When school swimming started last week at our small catholic rural primary, my excited boy and I turned up at the pool first thing in the morning. Covered in sunscreen, both wearing swimmers, we nervously awaited our group allocation.
The swimming coordinator/teacher has known all my children from birth as she had a baby due on the same day as my eldest girl. We have been to birthday parties at her house, delivered gifts when she had personal tragedies, sewn quilts for her next child, compared music teachers and drunk champagne together. Mostly we have seen each other at the pool. Where we go every day. Seriously. Rain, hail or shine we go to our local pool every day. We have practically adopted the pool manager and his family.
This teacher knows our children can swim like fish. She knows my boy with autism is especially keen on water and the pool. She has seen him swimming laps, she has helped him remember which stroke he was doing at the beginning of each race at last year’s carnival and she has put him in a swimming group last year where the kids had to swim 8 laps of different strokes in their allocated half hour session. He did it!
But this year the kids were assigned to group after group until only the last few kids were left including my son. She asked if I would help in this group and I said yes. When we got to the side of the pool it became obvious that the kids were not confident in the water. Some were uneasy getting in the shallow end while others wouldn’t put their heads under water. My boy was keenly holding on to the side and bouncing with excitement waiting for the action to start. He had been put into the NON-swimmers group!
I noticed when a couple of the boys were sent up a group to a harder level and thought my boy would be soon sent on. It didn’t happen. We were in the pool floating on our backs, swimming with a kick board and kicking off from the side for the whole lesson.
When I went home I thought about the lesson. I wondered why my competent and confident swimming boy would be put into a group that does not suit his needs. I read the note we had about swimming that said the children would be “practicing for the swimming carnival or learning to swim”. His swimming group allocation made no sense to me.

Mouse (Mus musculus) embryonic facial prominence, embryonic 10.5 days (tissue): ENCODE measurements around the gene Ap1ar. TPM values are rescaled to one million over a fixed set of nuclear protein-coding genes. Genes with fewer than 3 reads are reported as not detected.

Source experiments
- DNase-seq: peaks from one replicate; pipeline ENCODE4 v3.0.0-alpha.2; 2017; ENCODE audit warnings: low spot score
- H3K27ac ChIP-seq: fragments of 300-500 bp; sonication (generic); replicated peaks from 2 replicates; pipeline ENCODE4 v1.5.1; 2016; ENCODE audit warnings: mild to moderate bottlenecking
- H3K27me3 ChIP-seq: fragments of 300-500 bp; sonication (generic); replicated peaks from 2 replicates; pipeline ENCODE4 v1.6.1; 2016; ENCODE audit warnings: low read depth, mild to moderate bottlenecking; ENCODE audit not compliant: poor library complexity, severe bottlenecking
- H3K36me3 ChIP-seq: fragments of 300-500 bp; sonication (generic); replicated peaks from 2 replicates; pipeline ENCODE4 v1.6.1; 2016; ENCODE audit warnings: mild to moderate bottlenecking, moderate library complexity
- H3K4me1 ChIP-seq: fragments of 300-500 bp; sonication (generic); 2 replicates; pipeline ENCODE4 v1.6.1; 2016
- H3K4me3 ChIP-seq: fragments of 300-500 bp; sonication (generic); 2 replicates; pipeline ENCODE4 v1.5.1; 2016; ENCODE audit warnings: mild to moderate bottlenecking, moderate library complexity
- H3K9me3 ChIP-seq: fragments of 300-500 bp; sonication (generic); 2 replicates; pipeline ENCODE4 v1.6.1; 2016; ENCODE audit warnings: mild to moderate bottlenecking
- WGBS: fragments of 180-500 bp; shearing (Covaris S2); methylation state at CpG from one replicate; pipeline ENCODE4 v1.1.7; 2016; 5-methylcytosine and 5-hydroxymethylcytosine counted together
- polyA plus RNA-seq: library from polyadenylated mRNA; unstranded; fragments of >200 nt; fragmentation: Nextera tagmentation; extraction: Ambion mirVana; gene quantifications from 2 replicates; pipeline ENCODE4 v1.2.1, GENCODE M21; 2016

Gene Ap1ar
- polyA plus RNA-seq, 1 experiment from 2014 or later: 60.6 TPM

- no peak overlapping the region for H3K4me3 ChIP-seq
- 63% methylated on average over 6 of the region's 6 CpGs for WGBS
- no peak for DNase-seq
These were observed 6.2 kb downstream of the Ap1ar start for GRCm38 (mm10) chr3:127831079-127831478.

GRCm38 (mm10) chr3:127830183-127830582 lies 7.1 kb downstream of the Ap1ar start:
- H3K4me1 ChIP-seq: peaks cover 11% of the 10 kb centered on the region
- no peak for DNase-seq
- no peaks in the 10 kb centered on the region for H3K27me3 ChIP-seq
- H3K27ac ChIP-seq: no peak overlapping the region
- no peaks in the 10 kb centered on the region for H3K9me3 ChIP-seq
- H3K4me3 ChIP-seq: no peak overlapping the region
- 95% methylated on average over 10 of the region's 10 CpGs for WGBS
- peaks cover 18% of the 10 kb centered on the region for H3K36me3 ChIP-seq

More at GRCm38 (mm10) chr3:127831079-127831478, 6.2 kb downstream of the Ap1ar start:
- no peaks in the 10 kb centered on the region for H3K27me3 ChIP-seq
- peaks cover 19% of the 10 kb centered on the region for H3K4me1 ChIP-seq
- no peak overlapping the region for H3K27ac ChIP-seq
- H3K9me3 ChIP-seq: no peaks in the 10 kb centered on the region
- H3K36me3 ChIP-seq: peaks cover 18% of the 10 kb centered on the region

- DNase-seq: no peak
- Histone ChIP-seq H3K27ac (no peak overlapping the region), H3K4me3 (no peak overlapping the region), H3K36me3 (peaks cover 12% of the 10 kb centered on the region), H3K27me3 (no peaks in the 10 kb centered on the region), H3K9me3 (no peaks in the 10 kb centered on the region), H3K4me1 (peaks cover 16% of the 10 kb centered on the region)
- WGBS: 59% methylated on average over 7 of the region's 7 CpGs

In the afternoon I went to see the swimming teacher and ask her if my son was in the group that was right for him as he could swim. I told her I was fine with him being in that group if there was a reason as he only needed reminding what each stroke was called and he could swim many laps.
Amongst other teacher talk (I am a trained teacher so I can say that! Ha!) she asserted that my boy would slow the others down (he is faster than me) and may “dolphin dive” while swimming a lap (so what?). Despite telling us all at the pool that these groups were fluid and may not be the best fit for our child and parents were welcome to discuss their child’s group after swimming.
After school I missed several calls where the swimming teacher left a message saying she had”come up with a solution”. I rang the school back. The swimming teacher had left for the day but the Principal said she was able to report on what they had decided after our discussion. The “solution” to the problem of me mentioning that although my boy can swim like a fish and was placed in a non-swimming group was a corker!
The staff had decided that if I wanted my boy to go to another swimming level then I had to get into the pool with him and do all the activities with him and swim laps with him so he didn’t miss out on any of the instructions! I was speechless. This very much sounded like blackmail to me. I asked a question so they decided to offer me what my child was due with the proviso that I do it all as well! Would they do that to a parent of a typical child? (How ridiculous to even ask!!!!)
My boy has autism. He is unable to complete the NAPLAN tests. He is beginner reader. Sometimes I arrive to volunteer in the school and he is sitting all alone eating his lunch. But he is kind. Good natured. Never wants to be in trouble. Loves being read to. Loves drawing. Loves the playground. And love love loves swimming!
Swimming is his thing. He can do it. He goes all year feeling or appearing to his classmates as a struggler, an outsider, different, less than, disabled. Suddenly we get to swimming season and he is capable, buoyant and truly ABLE!
Why does the school want to belittle his achievements in learning to swim and our achievements in taking him to the pool so often that he just had to swim from an early age?
I volunteer at the school every afternoon when he doesn’t have an aide to make the teachers lives easier. I volunteered to help at swimming and was the only parent in my swimmers in the pool.
Why would asking a question about my child’s swimming group culminate in me being told I have to swim every lap with him? Twelve months ago he was swimming 8 laps a session with me walking beside him calling out if the stroke had changed. Why would he have regressed in a year?
Is it because, even when they are wrong or mistaken or unskilled in an area, schools always have to win?